John Marin (1870-1953)
The Michael Scharf Family Collection
John Marin (1870-1953)

Downtown New York, Telephone Building

John Marin (1870-1953)
Downtown New York, Telephone Building
watercolor and pencil on paper
21 ¾ x 26 ¼ in. (55.2 x 66.7 cm.)
Executed circa 1926.
The artist.
Estate of the above.
Cape Split Place, Inc., Addison, Maine.
Kennedy Galleries, Inc., New York.
Private collection.
Grete Meiman Fine Art, Ltd., New York.
Acquired by the present owner from the above, circa 1984.
C. Gray, John Marin by John Marin, New York, 1970, pp. 99, 176, illustrated.
S. Reich, John Marin: A Stylistic Analysis and Catalogue Raisonné, vol. II, Tucson, Arizona, 1970, p. 564, no. 26.18.
W.C. Agee, et al., The Scharf Collection: A History Revealed, New York, 2018, pp. 101-02, 179, no. 6, pl. 57, illustrated.
Los Angeles, California, Los Angeles County Museum of Art; San Francisco, California, M.H. de Young Memorial Museum; San Diego, California, Fine Arts Gallery of San Diego; New York, Whitney Museum of American Art; Washington, D.C., National Collection of Fine Arts, John Marin: 1870-1953, July 7, 1970-June 6, 1971, p. 51, no. 69, illustrated.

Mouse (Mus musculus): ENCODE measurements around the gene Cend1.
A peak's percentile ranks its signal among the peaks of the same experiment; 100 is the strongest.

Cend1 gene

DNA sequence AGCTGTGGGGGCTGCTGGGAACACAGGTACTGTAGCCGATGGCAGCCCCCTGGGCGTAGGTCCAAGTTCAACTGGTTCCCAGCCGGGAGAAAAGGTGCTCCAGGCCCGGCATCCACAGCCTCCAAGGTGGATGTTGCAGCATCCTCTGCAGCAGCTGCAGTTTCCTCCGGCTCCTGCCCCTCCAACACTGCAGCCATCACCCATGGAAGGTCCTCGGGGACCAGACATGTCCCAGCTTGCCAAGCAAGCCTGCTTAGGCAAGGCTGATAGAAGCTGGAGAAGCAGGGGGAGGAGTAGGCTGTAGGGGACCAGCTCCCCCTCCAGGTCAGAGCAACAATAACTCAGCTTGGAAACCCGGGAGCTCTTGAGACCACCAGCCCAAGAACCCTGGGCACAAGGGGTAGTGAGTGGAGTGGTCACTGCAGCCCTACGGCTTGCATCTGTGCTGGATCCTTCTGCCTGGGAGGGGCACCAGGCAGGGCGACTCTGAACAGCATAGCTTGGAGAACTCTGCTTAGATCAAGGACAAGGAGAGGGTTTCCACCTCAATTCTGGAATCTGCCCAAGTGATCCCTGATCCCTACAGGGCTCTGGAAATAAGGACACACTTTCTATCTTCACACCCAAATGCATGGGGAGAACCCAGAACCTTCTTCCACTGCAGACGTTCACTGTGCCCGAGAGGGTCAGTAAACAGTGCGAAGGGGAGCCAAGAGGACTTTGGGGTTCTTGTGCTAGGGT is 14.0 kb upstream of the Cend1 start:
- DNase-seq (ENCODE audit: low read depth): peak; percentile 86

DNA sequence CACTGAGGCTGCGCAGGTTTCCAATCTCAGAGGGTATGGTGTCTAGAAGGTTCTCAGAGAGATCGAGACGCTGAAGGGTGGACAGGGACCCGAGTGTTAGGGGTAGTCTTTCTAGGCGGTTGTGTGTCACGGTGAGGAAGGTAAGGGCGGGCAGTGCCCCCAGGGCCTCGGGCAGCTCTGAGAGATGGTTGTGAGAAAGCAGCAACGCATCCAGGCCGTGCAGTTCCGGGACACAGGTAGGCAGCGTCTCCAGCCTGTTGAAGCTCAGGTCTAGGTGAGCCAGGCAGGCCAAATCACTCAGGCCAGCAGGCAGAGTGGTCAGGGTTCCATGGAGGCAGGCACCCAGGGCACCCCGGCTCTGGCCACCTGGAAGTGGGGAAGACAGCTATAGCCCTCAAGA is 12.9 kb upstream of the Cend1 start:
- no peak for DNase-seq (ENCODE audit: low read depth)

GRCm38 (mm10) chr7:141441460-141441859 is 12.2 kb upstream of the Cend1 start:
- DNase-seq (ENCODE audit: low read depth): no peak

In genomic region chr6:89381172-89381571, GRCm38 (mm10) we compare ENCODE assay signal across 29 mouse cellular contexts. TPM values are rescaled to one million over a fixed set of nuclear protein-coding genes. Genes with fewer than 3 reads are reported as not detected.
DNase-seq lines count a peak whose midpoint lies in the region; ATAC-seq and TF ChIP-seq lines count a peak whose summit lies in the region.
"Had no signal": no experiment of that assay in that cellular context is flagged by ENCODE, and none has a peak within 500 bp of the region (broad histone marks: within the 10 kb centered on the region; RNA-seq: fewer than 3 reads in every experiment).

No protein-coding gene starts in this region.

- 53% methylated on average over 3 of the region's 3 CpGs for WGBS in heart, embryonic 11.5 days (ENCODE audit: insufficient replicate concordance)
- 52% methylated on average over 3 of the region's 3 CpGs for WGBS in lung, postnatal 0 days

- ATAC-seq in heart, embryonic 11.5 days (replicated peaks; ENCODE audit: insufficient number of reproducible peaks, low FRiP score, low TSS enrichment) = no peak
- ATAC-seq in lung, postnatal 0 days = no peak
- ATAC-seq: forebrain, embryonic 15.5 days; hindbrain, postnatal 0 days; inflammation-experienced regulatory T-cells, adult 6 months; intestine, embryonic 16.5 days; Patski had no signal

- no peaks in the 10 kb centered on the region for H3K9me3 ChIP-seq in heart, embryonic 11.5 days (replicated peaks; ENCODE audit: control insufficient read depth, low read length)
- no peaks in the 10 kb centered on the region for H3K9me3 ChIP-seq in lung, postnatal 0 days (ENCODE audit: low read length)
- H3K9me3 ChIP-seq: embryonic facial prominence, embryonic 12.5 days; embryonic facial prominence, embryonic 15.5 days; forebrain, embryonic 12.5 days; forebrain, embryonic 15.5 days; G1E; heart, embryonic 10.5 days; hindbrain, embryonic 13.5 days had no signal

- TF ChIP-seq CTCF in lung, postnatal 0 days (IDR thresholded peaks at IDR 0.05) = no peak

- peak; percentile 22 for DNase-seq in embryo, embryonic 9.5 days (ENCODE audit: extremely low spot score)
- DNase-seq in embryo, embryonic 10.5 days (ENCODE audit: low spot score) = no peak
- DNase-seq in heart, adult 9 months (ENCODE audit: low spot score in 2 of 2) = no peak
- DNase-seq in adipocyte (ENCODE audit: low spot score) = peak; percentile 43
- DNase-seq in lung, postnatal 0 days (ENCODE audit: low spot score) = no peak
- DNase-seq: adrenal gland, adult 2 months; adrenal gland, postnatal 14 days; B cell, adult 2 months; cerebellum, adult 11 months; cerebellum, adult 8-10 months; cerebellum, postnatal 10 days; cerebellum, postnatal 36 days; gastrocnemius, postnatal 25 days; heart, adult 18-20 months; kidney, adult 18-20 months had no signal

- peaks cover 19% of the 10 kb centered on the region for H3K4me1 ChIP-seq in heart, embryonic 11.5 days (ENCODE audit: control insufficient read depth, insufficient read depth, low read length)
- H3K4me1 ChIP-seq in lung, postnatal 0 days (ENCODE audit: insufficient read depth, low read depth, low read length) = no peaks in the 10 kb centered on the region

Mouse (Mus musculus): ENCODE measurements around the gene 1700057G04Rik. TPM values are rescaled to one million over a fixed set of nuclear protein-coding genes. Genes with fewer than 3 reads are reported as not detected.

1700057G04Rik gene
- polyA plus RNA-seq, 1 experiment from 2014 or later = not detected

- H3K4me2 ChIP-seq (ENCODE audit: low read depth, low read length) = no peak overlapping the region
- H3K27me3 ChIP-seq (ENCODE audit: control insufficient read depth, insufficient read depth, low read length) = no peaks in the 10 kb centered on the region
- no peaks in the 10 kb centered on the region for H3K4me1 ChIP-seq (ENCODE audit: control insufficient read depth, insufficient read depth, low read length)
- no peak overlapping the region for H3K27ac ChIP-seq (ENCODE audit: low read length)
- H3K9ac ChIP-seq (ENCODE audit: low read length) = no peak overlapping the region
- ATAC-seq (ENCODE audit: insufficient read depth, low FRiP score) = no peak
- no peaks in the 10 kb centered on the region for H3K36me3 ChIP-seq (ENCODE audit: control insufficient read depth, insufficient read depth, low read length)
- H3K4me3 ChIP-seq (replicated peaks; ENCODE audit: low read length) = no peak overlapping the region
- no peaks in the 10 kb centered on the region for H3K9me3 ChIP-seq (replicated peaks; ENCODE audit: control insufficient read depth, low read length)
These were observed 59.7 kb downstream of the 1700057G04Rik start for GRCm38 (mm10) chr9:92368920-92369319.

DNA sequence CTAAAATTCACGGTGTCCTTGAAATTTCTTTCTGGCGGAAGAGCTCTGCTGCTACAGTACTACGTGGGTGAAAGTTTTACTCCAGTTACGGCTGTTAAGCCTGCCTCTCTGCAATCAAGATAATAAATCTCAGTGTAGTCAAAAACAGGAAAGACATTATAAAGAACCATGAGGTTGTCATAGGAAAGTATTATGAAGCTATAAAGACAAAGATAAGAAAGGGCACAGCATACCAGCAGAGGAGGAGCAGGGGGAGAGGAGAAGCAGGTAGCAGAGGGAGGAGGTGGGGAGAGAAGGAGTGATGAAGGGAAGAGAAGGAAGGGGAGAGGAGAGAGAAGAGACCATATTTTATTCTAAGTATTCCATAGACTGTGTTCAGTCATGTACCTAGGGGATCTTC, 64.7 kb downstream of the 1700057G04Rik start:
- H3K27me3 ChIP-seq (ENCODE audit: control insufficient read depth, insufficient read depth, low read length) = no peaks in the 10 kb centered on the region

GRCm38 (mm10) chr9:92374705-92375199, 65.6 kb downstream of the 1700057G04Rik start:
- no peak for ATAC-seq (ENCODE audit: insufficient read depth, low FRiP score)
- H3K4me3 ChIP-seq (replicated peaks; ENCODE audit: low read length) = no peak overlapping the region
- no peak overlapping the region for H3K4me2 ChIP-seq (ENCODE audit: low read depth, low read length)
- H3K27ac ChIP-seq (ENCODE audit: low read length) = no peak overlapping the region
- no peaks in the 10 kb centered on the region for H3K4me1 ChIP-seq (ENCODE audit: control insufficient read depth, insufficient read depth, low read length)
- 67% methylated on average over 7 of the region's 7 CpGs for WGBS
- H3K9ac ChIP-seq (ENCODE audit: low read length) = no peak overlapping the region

Andover, Massachusetts, Phillips Academy, Addison Gallery of American Art, Andover Alumni Collectors, April 29-July 31, 1995.

Brought to you by

William Haydock
William Haydock

Lot Essay

John Marin saw New York City as "a kind of bustling paradise and as one of the formative influences in his life. First in his watercolors and later in his oils, he observed it from many points of view and created vivid pictorial equivalents for the complex interrelation of its harsh angles, the impact of light on surfaces of glass and stone, the spatial tensions and the myriad contrasts of movement." (C.E. Buckley, John Marin in Retrospect: An Exhibition of his Oils and Watercolors, Washington, D.C., 1962, p. 10) The tempo of the city and its role as a center for Modernist thought were central to Marin's artistic immersion in its atmosphere. As evident in the present work, Downtown New York, Telephone Building, Marin was a close observer of the shapes, spaces and movement of the modern metropolis.

More from American Art

View All
View All